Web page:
Diablo III: Storm of Light

A Devilishly Good Read

Diablo III: Storm of Light
Nate Kenyon

Diablo III: Storm of LightStorm of Light is high fantasy that highlights the constructed history behind the video game Diablo 3. In this universe angelic beings called the Agiris Council, who defeated the demonic Prime Evil, now stand guard over an artifact called the Black Soulstone. Much like Bilbo’s ring this stone slowly corrupts those who possess it. The problem is the Agiris Council keeps it in a heaven like place called Silver City.

In this cosmos, the High Heavens Silver City sits above with an equally powerful Burning Hells below. Between these poles sits the world of humanity, Sanctuary. The defenders of humanity are the Horadrim; a group of heroes whose mission is to save humanity. “Storm of Light” tells the story of these heroes.

Nate Kenyon, the author, does a convincing job of putting supernatural heroes in a conflict that combines Angelic lore and eschatology. The Horadrim heroes are; angel-turned-human Tyrael, the doom haunted Jacob, Jacob’s past paramour the wizard Shanar, a mystic monk Mikulov, the scholarly Cullen, the barbarian warrior Gynvir, and the surprisingly nice necromancer Zayl.

The novel is written in multiple viewpoints, with Tyrael, Jacob, Mikulov, Zayl and other characters given a chapter to advance the action. Many fantasy novels now use shifting third person limited omniscience to great effect. Writers such as George R. R. Martin take it to an epic extreme and offer shambling monsters made up of conflicting, competing and complimenting stories that strut over a large unbounded world. Kenyon, taking a smaller, game generated universe, uses complimentary narratives that get the job done in an economic way.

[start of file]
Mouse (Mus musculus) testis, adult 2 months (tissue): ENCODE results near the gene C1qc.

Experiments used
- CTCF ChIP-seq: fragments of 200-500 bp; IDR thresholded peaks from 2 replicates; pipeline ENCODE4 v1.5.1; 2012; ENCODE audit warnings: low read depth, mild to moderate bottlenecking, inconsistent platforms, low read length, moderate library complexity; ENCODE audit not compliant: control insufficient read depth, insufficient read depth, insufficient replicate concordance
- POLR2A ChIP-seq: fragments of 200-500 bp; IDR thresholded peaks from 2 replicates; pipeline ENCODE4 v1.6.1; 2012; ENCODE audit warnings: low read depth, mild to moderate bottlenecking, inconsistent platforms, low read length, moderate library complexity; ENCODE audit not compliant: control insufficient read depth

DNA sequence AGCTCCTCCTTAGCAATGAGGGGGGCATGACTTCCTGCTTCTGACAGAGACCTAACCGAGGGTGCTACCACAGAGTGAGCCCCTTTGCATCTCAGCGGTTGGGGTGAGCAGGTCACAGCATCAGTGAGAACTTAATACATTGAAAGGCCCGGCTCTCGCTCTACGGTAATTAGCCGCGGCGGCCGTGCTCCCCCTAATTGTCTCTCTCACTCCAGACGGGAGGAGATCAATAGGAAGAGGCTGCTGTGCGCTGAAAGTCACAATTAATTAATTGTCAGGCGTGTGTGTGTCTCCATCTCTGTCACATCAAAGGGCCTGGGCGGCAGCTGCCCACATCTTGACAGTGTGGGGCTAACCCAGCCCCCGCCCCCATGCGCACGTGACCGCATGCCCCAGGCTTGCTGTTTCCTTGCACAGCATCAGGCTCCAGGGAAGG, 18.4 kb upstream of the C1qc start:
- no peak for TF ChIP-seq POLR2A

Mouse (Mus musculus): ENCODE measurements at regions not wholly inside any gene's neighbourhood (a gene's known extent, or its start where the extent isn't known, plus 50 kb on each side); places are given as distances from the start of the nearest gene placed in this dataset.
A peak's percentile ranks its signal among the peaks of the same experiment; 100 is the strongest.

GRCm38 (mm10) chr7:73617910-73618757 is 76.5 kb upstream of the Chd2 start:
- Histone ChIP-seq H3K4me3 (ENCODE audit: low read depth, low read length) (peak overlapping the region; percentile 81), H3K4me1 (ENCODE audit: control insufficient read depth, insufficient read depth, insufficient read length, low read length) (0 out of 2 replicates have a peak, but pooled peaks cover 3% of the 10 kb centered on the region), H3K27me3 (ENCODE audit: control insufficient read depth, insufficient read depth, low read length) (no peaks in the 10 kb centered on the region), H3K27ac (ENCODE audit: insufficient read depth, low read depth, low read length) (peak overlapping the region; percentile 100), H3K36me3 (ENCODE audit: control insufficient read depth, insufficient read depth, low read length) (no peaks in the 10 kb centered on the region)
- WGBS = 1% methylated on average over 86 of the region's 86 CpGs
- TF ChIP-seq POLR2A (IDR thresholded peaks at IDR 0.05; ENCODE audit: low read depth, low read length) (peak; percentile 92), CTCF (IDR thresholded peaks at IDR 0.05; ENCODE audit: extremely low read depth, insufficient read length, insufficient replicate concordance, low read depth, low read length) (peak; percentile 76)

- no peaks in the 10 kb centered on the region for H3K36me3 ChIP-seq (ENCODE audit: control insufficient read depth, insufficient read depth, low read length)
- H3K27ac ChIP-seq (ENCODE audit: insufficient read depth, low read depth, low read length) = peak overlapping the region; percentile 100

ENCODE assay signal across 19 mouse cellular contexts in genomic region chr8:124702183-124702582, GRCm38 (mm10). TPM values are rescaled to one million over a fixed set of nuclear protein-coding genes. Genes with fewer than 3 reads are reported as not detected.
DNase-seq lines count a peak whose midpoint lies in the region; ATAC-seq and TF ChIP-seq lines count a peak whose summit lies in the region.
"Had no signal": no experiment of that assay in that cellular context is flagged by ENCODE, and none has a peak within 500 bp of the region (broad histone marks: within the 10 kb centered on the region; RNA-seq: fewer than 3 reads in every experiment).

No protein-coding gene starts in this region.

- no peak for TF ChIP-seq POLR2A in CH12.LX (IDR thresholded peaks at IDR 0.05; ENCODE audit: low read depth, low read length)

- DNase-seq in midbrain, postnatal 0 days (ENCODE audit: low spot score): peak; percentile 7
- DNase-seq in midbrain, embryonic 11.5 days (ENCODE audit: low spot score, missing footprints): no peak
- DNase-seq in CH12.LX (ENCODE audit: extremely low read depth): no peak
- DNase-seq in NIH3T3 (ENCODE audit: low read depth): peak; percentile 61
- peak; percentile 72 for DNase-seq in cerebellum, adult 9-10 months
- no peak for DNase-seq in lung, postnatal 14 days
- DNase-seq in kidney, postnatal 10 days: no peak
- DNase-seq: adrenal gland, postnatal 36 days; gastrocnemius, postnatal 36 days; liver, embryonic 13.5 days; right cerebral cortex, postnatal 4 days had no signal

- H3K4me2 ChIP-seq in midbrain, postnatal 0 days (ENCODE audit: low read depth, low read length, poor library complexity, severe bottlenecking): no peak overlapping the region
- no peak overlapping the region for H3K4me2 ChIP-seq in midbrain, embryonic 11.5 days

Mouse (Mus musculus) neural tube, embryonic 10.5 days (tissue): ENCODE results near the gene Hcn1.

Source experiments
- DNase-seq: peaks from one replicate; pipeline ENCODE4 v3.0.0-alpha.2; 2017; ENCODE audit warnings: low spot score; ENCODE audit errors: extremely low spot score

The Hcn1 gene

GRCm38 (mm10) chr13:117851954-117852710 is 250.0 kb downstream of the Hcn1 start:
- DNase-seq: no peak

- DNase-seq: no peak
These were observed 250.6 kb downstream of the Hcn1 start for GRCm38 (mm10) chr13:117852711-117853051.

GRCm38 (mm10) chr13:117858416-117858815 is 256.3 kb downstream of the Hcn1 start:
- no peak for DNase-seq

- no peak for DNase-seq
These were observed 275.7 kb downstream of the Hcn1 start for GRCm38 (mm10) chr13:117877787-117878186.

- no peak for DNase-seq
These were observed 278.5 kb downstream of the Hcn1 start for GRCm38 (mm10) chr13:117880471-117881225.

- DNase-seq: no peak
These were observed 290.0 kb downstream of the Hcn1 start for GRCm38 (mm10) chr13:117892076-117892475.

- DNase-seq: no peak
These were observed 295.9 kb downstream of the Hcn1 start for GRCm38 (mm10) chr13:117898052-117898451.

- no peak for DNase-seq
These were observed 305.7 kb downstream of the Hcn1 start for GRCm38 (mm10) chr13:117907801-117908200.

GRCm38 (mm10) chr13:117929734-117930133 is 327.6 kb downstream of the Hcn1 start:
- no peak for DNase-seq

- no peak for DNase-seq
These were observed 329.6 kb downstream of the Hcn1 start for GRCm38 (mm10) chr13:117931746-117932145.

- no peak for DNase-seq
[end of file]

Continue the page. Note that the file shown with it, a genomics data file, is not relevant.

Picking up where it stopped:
The most interesting viewpoint is from Tyrael: an angel who gives up his wings to become mortal. A member of the aforementioned Agiris Council, he takes on the Aspect of Wisdom (each member of this Council has an aspect: Hope, Valor, Fate, Wisdom and Justice).  He does this when Malthael, the previous archangel who was Wisdom, leaves the High Heavens for reasons both mysterious and sinister.

Tyrael struggles with his new found mortality but it protects him from the influence of the Black Soulstone and gives him insight into how it is corrupting the Silver City. He constantly realizes he is physically weaker now that he needs food, shelter and sleep. But these elements of mortality give him a wisdom that his angelic brethren lack. It is he who brings the Horadrim together and hatches the plan to steal the Black Soulstone from the Silver City.

While many of Tyrael’s chapters are soul-searching and highlight the conflict between the arrogant angels and the flawed yet humble humans, Mikulov’s show a balanced character who is very comfortable with the chaos and views it as an outgrowth of a universe trying to balance itself. He surpasses most of the humans in this book to become superhuman. His monk is a sort we’ve seen before, the Taoist martial artist who remains calm and accepting of any struggle since he has a deeper balance within.

Jacob is not so confident or so supremely competent. He pines for the magic using Shanar while she remains focused on their quest. Her view of their past romance was one of a partnership that became something more for a brief time. He doubts both his own self worth and the success of their mission.

Zayl, the nice necromancer, brings a little comic relief. He carries a sarcastic talking skull in a bag by his side. This skull’s advice is usually to retreat and it comments on any absurdity they come upon. Zayl’s interaction with his skull and the other characters is far more lighthearted than the rest.

If these characters and their situations intrigue you or if you are a Diablo fan, Storm of Light is a must read.

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